The assessment of the analgesic efficacy and potency of a variety of pharmaceutical agents for use in veterinary clinical practice is an important goal of applied and clinical veterinary research. Well-designed and appropriately controlled experimental clinical trials are vital to the development of safe and effective compounds. In analgesic efficacy trials, a “rescue” analgesic should always be included in trial design to protect study participants. With the availability of, and clinical experience with current, effective, and in most cases FDA-approved, pain-relieving compounds, suitable “rescue” analgesic drugs are readily available.
Appropriate pain thresholds for rescue therapy, a validated pain scoring system, application of clinical judgment, and appropriate training of study personnel are essential components of a well-designed prospective trial to assess alleviation of acute pain. In studies involving acute pain, the AVMA strongly advocates that trial design and personnel training ensure that any animal be rescued from acute pain with an appropriate analgesic at a pain threshold that fully protects the welfare of study participants.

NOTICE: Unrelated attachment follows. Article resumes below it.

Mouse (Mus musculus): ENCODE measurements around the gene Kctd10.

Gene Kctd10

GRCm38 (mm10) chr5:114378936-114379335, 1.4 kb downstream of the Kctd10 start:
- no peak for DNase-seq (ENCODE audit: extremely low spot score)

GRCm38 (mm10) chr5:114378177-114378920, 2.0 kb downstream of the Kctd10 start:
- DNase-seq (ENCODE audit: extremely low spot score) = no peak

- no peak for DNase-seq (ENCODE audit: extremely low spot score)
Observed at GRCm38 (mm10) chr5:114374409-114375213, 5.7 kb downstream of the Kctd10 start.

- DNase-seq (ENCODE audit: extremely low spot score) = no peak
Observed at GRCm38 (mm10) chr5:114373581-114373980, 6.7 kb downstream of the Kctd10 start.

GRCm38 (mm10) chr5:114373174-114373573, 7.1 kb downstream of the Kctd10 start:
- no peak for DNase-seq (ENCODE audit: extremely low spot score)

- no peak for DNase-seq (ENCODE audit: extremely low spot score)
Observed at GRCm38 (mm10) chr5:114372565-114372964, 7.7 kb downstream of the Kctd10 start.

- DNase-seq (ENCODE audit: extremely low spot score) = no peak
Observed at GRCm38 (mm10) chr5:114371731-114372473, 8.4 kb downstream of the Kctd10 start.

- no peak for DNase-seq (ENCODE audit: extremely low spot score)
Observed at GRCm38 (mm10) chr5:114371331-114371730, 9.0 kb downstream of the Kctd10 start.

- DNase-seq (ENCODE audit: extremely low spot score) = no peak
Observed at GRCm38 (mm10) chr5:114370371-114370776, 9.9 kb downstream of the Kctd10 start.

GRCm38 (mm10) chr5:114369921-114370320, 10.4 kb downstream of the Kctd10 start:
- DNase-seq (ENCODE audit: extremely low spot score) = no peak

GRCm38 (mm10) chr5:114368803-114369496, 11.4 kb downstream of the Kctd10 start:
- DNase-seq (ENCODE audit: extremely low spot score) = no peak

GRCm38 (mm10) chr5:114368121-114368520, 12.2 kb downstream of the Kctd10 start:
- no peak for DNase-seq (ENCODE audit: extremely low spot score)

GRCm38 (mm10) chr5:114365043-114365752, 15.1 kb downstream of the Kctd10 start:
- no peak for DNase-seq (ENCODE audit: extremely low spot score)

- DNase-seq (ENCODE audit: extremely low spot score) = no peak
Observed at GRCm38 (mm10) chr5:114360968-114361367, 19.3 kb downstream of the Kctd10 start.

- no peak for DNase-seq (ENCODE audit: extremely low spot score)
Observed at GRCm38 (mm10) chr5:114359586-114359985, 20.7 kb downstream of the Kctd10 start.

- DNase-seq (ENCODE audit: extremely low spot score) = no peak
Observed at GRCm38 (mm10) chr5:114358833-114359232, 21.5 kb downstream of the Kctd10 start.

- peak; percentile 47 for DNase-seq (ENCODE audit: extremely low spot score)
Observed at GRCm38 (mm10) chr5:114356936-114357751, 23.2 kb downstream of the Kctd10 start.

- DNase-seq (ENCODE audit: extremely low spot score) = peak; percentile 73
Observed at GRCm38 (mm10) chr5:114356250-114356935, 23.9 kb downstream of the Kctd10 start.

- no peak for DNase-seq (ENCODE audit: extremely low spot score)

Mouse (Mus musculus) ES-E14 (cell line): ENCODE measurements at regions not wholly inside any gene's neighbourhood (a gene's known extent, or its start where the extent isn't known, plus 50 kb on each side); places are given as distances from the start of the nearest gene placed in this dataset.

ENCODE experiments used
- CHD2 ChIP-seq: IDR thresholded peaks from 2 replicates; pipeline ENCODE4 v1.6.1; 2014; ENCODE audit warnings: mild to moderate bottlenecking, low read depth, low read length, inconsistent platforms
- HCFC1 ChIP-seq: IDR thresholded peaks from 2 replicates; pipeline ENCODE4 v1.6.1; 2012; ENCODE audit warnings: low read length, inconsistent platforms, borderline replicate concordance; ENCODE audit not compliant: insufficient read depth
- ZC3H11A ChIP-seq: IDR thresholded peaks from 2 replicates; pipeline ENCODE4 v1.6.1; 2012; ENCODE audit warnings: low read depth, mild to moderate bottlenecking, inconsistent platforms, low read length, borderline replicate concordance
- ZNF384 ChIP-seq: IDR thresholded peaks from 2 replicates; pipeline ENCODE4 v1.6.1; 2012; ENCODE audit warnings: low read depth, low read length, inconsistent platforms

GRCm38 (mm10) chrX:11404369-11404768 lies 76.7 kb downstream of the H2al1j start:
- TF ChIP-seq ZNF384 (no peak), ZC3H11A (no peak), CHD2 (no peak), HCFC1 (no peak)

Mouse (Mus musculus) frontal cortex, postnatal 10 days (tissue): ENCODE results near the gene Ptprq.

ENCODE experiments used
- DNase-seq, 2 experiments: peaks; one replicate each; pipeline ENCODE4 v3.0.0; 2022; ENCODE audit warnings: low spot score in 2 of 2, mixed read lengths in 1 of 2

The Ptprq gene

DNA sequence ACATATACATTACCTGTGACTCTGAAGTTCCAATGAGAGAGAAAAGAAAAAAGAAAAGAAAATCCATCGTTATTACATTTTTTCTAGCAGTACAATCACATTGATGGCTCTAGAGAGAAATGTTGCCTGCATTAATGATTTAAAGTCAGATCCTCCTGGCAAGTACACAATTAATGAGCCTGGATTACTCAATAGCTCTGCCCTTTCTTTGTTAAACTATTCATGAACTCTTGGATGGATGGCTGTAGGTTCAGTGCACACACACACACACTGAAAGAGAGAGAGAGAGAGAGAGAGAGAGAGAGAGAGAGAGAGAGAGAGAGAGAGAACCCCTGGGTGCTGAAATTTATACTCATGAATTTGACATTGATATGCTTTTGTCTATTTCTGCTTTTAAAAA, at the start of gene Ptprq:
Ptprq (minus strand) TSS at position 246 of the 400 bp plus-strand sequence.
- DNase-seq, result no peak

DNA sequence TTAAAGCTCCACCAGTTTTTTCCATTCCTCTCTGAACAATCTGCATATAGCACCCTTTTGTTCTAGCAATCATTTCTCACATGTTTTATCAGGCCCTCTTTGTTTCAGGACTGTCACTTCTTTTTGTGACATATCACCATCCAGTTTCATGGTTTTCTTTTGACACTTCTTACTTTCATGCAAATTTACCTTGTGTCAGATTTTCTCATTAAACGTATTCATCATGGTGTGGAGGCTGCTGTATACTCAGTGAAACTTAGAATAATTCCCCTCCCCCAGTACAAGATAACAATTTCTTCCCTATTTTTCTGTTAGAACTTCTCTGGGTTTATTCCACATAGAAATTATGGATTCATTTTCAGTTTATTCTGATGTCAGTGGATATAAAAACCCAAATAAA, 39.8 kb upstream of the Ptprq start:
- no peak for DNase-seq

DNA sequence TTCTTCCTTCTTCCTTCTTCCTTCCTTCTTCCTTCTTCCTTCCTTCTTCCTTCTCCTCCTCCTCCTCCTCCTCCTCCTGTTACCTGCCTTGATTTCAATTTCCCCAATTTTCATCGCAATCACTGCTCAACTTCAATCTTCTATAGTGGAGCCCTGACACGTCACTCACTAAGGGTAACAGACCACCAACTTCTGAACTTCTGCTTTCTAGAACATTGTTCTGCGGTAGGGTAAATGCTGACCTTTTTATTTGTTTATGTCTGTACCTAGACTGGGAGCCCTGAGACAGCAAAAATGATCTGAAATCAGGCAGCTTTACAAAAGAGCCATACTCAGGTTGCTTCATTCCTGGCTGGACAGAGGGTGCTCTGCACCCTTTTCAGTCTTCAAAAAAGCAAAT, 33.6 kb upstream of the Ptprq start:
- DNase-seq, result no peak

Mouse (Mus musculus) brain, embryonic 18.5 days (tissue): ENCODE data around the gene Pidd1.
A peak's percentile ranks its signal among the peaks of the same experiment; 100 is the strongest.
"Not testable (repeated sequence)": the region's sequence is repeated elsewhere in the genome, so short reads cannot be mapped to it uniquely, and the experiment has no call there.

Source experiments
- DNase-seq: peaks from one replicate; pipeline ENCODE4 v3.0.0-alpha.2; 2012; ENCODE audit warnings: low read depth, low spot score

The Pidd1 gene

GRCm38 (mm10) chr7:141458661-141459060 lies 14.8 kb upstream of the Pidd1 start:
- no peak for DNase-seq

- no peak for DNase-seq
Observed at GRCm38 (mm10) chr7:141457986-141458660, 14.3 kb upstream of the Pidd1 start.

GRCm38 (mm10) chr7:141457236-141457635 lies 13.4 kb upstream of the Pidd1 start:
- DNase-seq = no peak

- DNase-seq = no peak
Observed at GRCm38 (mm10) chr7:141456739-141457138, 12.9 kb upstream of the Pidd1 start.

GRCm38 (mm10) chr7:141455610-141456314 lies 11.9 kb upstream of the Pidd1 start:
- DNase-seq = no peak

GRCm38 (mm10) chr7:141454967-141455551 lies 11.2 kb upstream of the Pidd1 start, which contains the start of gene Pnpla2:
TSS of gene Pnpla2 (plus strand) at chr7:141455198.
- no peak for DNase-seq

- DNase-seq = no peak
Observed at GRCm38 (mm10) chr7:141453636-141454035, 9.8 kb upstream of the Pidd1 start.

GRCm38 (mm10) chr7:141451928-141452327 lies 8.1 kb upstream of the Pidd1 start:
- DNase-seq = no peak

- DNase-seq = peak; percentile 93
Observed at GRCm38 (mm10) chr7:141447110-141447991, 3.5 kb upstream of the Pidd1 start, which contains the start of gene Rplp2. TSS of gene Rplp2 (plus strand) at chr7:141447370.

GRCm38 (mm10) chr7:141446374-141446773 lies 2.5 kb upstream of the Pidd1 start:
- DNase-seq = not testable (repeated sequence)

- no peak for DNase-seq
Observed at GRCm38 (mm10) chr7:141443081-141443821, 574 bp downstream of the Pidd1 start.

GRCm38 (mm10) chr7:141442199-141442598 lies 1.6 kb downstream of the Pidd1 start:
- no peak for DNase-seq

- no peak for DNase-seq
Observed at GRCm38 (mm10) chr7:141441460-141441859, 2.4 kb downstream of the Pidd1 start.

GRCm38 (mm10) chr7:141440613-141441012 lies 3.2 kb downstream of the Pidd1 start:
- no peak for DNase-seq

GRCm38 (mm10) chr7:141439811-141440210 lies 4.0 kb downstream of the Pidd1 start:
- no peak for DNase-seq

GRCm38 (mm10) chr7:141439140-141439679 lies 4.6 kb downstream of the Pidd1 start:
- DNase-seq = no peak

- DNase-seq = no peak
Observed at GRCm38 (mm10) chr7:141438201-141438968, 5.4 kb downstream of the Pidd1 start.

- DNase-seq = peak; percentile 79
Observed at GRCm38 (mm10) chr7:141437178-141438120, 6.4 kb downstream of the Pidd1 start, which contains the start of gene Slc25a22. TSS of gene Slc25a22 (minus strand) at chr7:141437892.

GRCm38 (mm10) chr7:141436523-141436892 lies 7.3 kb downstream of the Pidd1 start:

The intent of this policy is to support generation of useful and relevant information on products that have the potential to induce pain relief in animal patients. Further, this policy is consistent with the AVMA’s position regarding publications of studies involving pain and suffering in the American Journal of Veterinary Research and Journal of the American Veterinary Medical Association. The instructions to authors state, in part, that “manuscripts containing information that suggests that animals were subjected to adverse, stressful, or harsh conditions or treatments will not be considered for publication unless the authors demonstrate convincingly that the knowledge gained was of sufficient value to justify these conditions or treatments.”
2014 American Veterinary Medical Association